The effectiveness and safety of fixed low-dose prothrombin complex concentrates in patients requiring urgent reversal of warfarin (CME)
Address reprint requests to: Mark Blostein, MD, Department of Medicine, Jewish General Hospital, McGill University, 3755 Cote Sainte Catherine, Montreal, Quebec, Canada H3R 1S3; e-mail: firstname.lastname@example.org.
A rapid method of reversal is required for patients on warfarin who suffer acute bleeding or require emergency surgery. Prothrombin complex concentrates (PCCs) have recently been recommended by the Canadian Blood Services for use at a fixed low dose of 1000 IU of Factor (F)IX activity. The main goal of this study was to investigate both the effectiveness and the safety of fixed low-dose PCCs.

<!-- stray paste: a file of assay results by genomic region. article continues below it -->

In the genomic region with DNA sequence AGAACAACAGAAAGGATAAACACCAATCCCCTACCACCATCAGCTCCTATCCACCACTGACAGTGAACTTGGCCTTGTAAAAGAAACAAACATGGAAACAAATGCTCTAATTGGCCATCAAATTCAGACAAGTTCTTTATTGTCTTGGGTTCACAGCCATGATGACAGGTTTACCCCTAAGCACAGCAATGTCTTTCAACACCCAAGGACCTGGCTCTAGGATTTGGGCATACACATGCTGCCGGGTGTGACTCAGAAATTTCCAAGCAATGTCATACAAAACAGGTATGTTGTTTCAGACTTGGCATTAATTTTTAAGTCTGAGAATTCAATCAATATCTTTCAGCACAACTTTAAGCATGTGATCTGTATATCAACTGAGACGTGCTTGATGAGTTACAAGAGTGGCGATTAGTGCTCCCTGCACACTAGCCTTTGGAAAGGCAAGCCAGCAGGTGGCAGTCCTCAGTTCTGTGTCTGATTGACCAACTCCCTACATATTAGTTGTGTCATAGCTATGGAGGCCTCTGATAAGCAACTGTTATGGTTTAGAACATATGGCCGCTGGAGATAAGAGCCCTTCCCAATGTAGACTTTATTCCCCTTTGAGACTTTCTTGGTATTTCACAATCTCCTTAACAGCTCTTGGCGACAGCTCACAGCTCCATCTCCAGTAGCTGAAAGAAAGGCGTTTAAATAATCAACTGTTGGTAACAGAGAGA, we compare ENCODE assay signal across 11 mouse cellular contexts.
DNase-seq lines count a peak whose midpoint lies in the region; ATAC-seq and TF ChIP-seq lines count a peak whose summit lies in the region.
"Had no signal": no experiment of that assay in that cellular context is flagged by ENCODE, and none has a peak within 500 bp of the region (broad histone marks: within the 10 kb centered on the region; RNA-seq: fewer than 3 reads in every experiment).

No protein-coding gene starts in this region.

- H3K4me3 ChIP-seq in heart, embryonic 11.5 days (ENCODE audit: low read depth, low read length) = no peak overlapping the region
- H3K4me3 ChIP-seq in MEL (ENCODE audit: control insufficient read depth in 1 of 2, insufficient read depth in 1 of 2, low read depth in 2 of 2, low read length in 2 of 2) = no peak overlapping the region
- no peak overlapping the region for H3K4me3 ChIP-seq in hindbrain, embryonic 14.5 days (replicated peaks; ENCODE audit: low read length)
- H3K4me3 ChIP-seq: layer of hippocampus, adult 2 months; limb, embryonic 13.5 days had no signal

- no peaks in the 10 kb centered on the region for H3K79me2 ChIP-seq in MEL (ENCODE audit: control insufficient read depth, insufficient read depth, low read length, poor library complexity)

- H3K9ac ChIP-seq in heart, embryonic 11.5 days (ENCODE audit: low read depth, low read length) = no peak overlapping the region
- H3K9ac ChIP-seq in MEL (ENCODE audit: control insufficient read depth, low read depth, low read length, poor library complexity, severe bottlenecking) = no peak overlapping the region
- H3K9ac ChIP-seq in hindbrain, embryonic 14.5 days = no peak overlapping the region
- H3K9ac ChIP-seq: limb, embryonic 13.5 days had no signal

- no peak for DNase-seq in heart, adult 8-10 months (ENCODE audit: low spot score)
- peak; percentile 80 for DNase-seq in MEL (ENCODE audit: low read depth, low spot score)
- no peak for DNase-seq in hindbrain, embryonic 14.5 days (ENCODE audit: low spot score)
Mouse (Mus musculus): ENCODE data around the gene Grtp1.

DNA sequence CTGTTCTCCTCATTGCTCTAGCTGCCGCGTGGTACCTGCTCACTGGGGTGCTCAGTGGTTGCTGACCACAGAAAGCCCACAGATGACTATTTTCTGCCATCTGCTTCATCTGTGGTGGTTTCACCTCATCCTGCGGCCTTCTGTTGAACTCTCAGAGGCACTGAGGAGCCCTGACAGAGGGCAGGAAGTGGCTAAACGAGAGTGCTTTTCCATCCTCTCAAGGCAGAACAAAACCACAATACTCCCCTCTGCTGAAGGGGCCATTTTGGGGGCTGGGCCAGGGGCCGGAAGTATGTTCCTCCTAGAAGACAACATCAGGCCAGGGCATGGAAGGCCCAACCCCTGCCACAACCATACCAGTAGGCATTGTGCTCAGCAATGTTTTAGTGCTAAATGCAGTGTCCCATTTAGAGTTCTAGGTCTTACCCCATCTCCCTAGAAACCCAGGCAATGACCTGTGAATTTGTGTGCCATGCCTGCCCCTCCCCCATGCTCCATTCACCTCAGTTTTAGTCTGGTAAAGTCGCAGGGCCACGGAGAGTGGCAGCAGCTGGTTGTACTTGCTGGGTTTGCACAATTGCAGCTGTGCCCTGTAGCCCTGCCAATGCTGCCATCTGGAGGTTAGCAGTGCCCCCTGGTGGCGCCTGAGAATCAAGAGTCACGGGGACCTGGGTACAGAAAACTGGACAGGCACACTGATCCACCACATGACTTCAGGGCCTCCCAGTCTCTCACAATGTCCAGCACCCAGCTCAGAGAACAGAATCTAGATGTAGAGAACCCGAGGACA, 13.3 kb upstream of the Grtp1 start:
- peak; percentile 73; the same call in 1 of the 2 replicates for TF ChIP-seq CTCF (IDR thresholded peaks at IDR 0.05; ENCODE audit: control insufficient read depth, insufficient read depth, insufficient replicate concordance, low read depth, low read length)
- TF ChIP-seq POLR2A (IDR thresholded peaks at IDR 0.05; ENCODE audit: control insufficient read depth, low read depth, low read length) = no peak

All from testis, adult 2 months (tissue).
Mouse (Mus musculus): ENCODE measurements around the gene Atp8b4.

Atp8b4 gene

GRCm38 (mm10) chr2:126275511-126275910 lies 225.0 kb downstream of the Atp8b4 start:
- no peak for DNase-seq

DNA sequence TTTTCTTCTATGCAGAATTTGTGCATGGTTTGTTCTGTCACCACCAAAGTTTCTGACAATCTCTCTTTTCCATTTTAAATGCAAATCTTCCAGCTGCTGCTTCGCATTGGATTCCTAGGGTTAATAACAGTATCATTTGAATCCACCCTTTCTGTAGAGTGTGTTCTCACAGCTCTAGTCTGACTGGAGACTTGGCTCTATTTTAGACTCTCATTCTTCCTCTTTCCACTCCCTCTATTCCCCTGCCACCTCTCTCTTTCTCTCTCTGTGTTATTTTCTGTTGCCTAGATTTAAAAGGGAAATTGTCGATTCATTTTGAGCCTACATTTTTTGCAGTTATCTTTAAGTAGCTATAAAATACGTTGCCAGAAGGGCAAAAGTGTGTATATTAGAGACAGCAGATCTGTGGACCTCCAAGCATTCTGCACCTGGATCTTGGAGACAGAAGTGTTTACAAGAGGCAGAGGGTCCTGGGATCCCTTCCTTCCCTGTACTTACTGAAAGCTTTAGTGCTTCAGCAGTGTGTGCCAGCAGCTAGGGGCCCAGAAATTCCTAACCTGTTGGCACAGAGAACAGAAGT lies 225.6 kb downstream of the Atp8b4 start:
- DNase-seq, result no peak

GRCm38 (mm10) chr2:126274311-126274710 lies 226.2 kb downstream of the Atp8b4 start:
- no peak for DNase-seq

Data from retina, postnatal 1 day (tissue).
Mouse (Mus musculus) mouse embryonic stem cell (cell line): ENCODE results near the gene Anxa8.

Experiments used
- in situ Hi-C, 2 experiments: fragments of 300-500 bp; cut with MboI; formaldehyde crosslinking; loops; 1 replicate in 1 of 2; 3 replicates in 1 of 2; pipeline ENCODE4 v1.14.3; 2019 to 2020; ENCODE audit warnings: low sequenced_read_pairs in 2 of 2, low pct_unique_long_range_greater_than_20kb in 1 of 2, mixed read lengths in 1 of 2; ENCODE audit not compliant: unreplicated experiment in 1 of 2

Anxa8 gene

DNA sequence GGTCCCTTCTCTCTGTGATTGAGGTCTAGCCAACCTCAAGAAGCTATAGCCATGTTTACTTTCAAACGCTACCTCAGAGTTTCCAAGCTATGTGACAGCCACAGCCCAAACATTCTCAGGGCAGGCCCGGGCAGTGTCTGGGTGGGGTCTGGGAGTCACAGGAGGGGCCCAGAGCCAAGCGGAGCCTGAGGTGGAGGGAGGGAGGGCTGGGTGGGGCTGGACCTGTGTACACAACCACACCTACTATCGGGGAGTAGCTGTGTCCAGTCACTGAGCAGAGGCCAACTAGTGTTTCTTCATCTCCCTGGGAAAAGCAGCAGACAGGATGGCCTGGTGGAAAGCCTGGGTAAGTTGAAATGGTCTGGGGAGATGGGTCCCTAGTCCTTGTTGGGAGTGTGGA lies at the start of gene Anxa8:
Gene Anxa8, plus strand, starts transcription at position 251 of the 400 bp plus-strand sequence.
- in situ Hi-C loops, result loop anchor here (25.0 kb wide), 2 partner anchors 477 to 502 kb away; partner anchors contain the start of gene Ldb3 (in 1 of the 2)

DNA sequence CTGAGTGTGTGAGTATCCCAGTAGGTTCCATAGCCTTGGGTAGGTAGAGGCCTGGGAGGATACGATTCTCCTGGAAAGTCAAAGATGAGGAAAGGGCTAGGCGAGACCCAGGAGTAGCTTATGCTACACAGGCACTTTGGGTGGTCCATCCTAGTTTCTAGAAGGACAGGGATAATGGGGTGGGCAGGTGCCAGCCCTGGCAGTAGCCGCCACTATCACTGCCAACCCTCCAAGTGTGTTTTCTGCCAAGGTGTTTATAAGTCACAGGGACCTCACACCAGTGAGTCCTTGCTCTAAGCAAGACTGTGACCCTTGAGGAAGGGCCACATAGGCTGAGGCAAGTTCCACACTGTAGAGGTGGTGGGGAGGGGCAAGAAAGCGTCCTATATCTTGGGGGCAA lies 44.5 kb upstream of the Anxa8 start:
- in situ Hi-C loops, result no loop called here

Study Design and Methods
We retrospectively reviewed charts from 103 patients who received PCCs for reversal of warfarin therapy.
A total of 103 patients were treated with PCC at a single fixed dose of 1000 IU of F IX activity. Fifty patients (48.5%) had a final international normalized ratio (INR) response of not more than 1.5 and an additional 45 patients (43.7%) had a final INR response between 1.6 and 2.0. However, 86 patients (83.5%) had an excellent clinical response consisting of control of bleeding without the requirement of additional measures. In a multivariable model, patients who received fresh-frozen plasma and patients who were given doses greater than 1000 IU of PCC were both identified as predictors of a poor clinical response (odds ratio [OR] 3.48, 95% confidence interval [CI] 0.76-15.89, p = 0.11; and OR 10.8, 95% CI 2.08-56.28, 95% CI, p = 0.005, respectively). There were five adverse events up to 30 days after PCC use.
At a fixed dose of 1000 IU of F IX activity, PCC seems to be effective and safe but randomized controlled trials, specifically examining different doses of PCC, are required to confirm the above observations.